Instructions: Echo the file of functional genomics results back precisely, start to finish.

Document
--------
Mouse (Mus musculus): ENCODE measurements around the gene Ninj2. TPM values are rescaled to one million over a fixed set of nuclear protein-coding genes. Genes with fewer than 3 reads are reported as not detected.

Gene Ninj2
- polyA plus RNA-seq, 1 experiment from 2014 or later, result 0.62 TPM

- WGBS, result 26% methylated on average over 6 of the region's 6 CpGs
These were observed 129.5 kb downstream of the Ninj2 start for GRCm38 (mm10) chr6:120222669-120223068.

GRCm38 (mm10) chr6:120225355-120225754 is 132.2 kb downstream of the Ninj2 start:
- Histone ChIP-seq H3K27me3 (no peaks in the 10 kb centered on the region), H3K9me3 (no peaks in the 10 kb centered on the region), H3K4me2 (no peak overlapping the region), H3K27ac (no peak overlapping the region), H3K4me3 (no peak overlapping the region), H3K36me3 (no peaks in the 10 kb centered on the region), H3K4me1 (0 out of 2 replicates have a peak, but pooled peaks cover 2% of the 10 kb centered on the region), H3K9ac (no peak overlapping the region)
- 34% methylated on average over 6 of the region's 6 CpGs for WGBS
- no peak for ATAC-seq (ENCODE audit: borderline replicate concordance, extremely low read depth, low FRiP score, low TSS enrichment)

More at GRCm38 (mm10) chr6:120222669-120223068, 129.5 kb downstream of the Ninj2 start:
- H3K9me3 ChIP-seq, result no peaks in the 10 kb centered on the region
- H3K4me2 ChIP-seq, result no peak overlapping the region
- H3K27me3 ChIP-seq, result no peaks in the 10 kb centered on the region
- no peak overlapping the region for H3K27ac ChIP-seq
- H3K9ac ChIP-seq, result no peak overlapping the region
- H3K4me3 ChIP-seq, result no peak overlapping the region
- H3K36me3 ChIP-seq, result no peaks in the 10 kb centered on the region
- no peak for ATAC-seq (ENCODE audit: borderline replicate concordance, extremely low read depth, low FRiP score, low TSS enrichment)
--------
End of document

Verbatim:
Mouse (Mus musculus): ENCODE measurements around the gene Ninj2. TPM values are rescaled to one million over a fixed set of nuclear protein-coding genes. Genes with fewer than 3 reads are reported as not detected.

Gene Ninj2
- polyA plus RNA-seq, 1 experiment from 2014 or later, result 0.62 TPM

- WGBS, result 26% methylated on average over 6 of the region's 6 CpGs
These were observed 129.5 kb downstream of the Ninj2 start for GRCm38 (mm10) chr6:120222669-120223068.

GRCm38 (mm10) chr6:120225355-120225754 is 132.2 kb downstream of the Ninj2 start:
- Histone ChIP-seq H3K27me3 (no peaks in the 10 kb centered on the region), H3K9me3 (no peaks in the 10 kb centered on the region), H3K4me2 (no peak overlapping the region), H3K27ac (no peak overlapping the region), H3K4me3 (no peak overlapping the region), H3K36me3 (no peaks in the 10 kb centered on the region), H3K4me1 (0 out of 2 replicates have a peak, but pooled peaks cover 2% of the 10 kb centered on the region), H3K9ac (no peak overlapping the region)
- 34% methylated on average over 6 of the region's 6 CpGs for WGBS
- no peak for ATAC-seq (ENCODE audit: borderline replicate concordance, extremely low read depth, low FRiP score, low TSS enrichment)

More at GRCm38 (mm10) chr6:120222669-120223068, 129.5 kb downstream of the Ninj2 start:
- H3K9me3 ChIP-seq, result no peaks in the 10 kb centered on the region
- H3K4me2 ChIP-seq, result no peak overlapping the region
- H3K27me3 ChIP-seq, result no peaks in the 10 kb centered on the region
- no peak overlapping the region for H3K27ac ChIP-seq
- H3K9ac ChIP-seq, result no peak overlapping the region
- H3K4me3 ChIP-seq, result no peak overlapping the region
- H3K36me3 ChIP-seq, result no peaks in the 10 kb centered on the region
- no peak for ATAC-seq (ENCODE audit: borderline replicate concordance, extremely low read depth, low FRiP score, low TSS enrichment)